#NationalStopBullyingDay and Public Shaming
National Stop Bullying Day is held on the second Wednesday of October, but it kinda sorta could use an awareness day every month. Every week? Um… a daily reminder?
A few weeks ago, I read Jon Ronson’s new book, So You’ve Been Publicly Shamed*, and I’ve been digesting it ever since. Every time I see a person being skewered on social media, I think about how they would have been a chapter in his book if this moment had occurred earlier.
Isn’t that terrible?
There was a wonderful quote in the book that summed up social media. For me, it occurred on page 88 out of 336 (because I was reading the e-book):
I once asked a car-crash victim what it had felt like to be in a smashup. She said her eeriest memory was how one second the car was her friend, working for her … and then a blink of an eye later it had become a jagged weapon of torture — like she was inside an iron maiden. Her friend had become her worst enemy.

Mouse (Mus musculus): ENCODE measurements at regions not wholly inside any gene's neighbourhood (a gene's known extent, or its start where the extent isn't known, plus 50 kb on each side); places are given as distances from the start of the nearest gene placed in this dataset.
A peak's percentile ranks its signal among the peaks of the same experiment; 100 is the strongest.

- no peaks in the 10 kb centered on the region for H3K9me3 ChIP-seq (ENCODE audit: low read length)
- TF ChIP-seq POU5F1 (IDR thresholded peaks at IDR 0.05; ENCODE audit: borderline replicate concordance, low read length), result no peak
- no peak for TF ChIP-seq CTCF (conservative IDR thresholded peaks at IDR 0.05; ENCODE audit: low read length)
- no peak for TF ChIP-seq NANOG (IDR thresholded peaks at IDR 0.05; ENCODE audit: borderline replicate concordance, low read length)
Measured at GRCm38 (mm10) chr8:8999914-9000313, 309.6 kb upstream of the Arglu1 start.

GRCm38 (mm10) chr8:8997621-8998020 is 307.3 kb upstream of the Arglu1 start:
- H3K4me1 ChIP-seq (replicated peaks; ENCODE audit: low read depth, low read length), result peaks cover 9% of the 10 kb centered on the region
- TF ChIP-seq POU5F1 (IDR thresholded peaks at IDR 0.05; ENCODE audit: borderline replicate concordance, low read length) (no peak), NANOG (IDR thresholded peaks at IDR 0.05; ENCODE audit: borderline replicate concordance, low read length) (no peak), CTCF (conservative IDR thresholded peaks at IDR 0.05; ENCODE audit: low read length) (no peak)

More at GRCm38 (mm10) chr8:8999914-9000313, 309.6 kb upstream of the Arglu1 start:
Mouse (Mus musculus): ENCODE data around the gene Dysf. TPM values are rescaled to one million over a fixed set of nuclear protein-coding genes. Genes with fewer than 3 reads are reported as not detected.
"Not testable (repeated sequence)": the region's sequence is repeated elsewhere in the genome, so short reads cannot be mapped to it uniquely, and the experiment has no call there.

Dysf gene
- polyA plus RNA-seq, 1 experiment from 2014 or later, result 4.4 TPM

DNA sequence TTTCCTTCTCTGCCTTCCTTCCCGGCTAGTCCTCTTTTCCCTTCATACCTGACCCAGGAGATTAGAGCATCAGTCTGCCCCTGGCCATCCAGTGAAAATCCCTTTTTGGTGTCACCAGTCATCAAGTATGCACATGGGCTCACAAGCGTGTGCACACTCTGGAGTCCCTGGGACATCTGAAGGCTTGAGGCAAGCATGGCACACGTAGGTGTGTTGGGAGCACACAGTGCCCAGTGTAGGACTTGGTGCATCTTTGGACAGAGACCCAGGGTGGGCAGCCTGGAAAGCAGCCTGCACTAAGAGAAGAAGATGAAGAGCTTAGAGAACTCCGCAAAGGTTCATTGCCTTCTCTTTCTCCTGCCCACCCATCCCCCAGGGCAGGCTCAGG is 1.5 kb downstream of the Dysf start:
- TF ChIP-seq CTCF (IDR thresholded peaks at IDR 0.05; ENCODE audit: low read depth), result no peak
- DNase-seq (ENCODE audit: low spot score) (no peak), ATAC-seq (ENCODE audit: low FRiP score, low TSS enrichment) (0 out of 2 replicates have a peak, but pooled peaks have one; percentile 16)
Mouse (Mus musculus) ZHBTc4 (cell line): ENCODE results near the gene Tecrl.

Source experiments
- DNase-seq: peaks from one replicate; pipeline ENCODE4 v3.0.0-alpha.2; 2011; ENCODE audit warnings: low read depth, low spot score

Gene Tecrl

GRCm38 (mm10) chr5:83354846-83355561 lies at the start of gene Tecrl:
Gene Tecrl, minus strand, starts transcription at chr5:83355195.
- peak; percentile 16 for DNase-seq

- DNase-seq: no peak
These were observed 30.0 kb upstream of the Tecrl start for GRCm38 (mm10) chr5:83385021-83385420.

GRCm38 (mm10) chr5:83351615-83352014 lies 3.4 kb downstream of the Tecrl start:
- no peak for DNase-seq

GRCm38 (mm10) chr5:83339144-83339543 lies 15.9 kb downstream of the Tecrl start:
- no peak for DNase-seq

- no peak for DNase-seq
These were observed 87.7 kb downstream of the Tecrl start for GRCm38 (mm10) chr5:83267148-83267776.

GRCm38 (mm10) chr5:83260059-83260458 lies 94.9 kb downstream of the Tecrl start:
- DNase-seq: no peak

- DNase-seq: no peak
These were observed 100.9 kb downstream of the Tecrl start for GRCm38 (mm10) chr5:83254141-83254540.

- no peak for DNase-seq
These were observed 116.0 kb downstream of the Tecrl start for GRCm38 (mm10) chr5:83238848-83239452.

Has social media, which has been a very good friend of mine for many years, become my worst enemy? No, not quite. It’s still a community-building space, for me. But I have a lot of fears about social media, most of them contained in truly scary ideas like Peeple. And the fact that the people who made Peeple didn’t think there was anything wrong with it as they made it.
Where am I going with all of this? I have no clue. Only that sometimes social media feels like an out-of-control train, and I have to hop off it and roll through the grass and observe it from afar until I sense that it is slowing down and I can hop on again.
*A side note: I loved this book. I devoured it in two or three sittings. I couldn’t take it in fast enough. But I often feel that way about Ronson’s books.